My posts are like buses; you wait two months for one, then two come along within a day… I’ve nearly finalised my first newsletter (I’m waiting for the test email, which is taking its sweet time), and I wanted to offer something to subscribed readers as a thank you for sticking around thus far. And […]
I’ve had asthma since my teens, nearly forty years now. It lurks, ready at the lack of a coat to remind me of how it’s compromised my respiratory system. A mild cold in December mutated into a chest infection that hung around like an oblivious, unwelcome guest for nearly a month. Needless to say, I’m […]
I hope you all had a restful and enjoyable Christmas and New Year break. The tone of this post was set by my New Year’s Eve iTunes playlist (mercifully for my friends and family it’s quite short, unlike my eight-hour gargantuan Christmas version). While singing along to Abba’s “Happy New Year” I realised it’s not […]
This month’s poem is inspired by both a trip during August to Northern Ireland, my journey of DNA discovery, and the depressing news cycle we watched when we (rarely) turned on the TV to catch the news while taking in the magnificent Causeway coast. I recently had my DNA ancestry traced on 23andMe and discovered that […]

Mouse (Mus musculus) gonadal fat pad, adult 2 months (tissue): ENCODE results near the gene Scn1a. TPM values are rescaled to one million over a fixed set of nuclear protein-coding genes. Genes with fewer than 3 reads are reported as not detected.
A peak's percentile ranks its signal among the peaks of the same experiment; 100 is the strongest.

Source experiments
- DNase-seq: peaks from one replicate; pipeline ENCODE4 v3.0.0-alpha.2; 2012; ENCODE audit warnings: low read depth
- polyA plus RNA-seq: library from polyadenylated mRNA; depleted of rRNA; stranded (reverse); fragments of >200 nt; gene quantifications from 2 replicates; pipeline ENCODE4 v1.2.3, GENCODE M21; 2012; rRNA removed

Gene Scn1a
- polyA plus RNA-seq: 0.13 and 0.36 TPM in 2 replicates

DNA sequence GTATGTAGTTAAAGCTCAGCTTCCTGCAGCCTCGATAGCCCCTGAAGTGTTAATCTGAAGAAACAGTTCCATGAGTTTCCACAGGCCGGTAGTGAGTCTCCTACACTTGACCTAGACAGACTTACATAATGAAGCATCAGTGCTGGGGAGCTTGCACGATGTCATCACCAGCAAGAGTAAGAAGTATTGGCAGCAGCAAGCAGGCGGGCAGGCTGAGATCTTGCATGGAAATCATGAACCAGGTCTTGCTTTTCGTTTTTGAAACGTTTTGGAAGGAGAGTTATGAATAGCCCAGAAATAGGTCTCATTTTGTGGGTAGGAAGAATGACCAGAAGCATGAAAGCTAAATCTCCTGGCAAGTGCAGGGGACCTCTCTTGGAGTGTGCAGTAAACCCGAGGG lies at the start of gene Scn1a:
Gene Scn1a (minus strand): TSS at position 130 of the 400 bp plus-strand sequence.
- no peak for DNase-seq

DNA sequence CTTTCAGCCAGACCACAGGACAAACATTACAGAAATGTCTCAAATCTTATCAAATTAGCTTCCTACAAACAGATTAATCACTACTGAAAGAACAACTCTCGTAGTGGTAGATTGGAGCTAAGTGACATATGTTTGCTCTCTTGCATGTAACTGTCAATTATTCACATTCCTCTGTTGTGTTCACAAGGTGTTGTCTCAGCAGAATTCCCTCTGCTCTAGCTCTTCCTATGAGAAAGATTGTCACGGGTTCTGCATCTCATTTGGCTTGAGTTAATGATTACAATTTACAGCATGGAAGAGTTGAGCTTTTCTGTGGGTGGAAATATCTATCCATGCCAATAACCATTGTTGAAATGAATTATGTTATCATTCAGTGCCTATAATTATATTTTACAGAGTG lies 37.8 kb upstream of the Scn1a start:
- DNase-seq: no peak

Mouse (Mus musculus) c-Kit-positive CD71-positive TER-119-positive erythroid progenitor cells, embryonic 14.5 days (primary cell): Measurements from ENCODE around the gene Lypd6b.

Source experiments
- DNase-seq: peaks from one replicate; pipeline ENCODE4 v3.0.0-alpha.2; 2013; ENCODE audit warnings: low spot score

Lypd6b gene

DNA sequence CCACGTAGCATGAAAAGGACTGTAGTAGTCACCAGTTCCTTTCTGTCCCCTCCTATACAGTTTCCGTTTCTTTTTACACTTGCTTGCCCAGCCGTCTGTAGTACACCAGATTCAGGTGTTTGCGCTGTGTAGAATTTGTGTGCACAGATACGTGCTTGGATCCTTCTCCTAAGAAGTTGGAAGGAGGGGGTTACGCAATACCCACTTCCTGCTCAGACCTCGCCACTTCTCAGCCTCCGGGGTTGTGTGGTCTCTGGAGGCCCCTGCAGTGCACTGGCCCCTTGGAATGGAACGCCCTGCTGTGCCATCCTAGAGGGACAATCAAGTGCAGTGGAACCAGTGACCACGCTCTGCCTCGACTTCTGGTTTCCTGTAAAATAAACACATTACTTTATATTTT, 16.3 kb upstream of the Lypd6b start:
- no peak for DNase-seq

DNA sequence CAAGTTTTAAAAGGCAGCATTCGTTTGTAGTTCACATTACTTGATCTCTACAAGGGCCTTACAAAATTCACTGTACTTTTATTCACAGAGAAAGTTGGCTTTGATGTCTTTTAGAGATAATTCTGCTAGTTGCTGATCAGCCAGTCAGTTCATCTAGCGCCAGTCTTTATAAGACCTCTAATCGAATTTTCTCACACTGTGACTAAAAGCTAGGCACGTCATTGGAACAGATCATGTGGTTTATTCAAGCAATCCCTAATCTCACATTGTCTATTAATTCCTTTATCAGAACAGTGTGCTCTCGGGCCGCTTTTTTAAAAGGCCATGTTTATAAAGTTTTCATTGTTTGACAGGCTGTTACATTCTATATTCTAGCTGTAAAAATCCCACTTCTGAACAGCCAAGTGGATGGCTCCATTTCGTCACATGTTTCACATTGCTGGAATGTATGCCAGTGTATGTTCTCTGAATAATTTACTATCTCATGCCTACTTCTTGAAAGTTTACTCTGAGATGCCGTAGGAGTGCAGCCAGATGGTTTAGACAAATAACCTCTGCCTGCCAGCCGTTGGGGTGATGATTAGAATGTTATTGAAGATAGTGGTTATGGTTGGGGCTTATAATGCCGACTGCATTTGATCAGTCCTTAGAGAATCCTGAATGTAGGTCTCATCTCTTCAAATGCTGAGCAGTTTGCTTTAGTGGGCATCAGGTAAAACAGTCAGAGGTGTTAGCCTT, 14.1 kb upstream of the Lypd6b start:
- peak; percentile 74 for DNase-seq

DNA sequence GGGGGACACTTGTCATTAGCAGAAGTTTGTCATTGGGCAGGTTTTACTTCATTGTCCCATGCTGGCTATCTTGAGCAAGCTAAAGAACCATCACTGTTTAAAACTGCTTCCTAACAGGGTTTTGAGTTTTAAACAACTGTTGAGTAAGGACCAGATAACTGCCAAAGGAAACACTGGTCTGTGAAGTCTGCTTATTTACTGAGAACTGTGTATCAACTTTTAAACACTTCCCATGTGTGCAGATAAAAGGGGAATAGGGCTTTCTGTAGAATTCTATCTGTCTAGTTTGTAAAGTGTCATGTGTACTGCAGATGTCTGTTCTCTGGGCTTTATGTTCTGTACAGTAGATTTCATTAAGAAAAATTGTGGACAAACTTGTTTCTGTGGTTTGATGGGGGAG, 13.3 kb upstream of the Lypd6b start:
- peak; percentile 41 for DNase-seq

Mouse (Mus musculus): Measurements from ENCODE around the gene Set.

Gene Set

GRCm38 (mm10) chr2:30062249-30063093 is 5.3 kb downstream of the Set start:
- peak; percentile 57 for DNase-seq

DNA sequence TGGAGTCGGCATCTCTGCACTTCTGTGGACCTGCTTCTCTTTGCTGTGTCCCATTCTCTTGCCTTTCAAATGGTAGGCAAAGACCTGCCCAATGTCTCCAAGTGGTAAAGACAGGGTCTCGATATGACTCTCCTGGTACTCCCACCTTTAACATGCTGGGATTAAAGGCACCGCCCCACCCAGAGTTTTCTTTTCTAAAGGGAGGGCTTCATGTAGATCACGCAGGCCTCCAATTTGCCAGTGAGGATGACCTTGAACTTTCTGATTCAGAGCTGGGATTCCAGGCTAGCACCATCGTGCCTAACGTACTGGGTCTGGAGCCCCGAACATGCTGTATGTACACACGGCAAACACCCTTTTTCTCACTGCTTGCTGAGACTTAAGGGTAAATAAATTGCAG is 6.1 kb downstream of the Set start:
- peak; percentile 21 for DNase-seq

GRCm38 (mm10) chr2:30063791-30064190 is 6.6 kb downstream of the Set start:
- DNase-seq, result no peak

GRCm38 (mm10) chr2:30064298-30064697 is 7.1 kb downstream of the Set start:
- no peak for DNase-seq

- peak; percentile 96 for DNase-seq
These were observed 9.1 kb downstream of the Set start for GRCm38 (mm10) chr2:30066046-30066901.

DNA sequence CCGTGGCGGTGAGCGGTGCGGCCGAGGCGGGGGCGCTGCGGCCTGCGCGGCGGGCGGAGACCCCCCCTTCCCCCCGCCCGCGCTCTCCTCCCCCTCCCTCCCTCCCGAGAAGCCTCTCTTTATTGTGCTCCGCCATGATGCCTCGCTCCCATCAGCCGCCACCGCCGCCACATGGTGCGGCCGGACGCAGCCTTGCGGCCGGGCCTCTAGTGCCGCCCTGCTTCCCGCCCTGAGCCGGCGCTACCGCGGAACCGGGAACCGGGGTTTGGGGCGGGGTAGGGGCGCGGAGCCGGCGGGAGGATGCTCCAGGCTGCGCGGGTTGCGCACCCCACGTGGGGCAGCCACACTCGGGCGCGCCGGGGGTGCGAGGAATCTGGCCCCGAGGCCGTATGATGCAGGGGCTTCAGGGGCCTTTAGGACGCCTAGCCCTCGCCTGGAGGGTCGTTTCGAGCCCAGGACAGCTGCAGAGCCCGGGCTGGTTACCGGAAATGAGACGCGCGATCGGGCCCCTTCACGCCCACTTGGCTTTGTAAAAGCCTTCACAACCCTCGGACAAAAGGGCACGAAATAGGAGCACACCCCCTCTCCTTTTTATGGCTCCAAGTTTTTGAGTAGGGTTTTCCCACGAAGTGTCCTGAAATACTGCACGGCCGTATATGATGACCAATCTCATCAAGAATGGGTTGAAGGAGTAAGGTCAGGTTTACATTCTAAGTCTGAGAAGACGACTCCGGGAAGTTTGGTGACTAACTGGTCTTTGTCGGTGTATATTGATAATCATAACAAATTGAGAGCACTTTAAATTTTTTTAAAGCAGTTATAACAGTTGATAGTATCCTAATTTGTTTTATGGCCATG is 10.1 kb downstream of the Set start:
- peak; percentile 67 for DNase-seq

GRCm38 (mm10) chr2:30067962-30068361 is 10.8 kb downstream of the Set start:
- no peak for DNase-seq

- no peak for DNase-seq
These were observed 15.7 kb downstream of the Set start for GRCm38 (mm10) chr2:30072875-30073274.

We lived on a road at the base of the massive outcrop in the picture above which is, of course, Cave Hill. Straddling the skyline of North Belfast, it was immortalised by Jonathan Swift as a Sleeping Giant. The best panoramic views of the city and Belfast lough are from the peak by McArt’s Fort, or […]
…And the blackbird’s tune, And May, and June! – De Gustibus, Robert Browning I’ve added a lot of tags to this post; my four weeks away from writing and blogging generated quite a few thoughts and ideas, as well as […]
Philomena Who’s in that house there, look? I thought I saw a light flickering in the empty rooms; who’d be in there late on Saturday night? Who’s in that house there – that wee house belongs to my dad! No one lives there now. Should we go and check it’s nothing bad? Who’s in that […]
The Customers Finally, summer’s here, and we’re enjoying a wee drink in this bar. A mix of us, from both sides of the fence. Unusual for these troubled times but it works for us. The balmy moon glows in our glasses, when the yellow headed men invade the bar and call out for us to separate by faith. […]
(Apologies for the hiatus, I’ll be catching up with posting my NaPoWriMo poems this week…) David We’ve stopped here by a ditch, across the sea from home; guns across our chests, peering like Eagle Eyes action men. It’s wetter here, more clouds; the sky drips more, but still I know this grass, this hedge, this […]
Thomas I was dumped at this church, unable to get home; back down the hill into town. This city, this town is deathly sick; my head stoved in with a brick and barrels from the bar. I watch a car toil up Forthriver’s rise, from this hill among the skies. No hallowed stones or weathered […]
Rachel We came up on the tube by district line; we nearly missed our stop. Jumped off at Earl’s Court and running, we just caught the Olympia branch train, a short hop. It put me in mind of the Blitz, the push and shove onto the platforms; the songs, the camaraderie, worried glances at the […]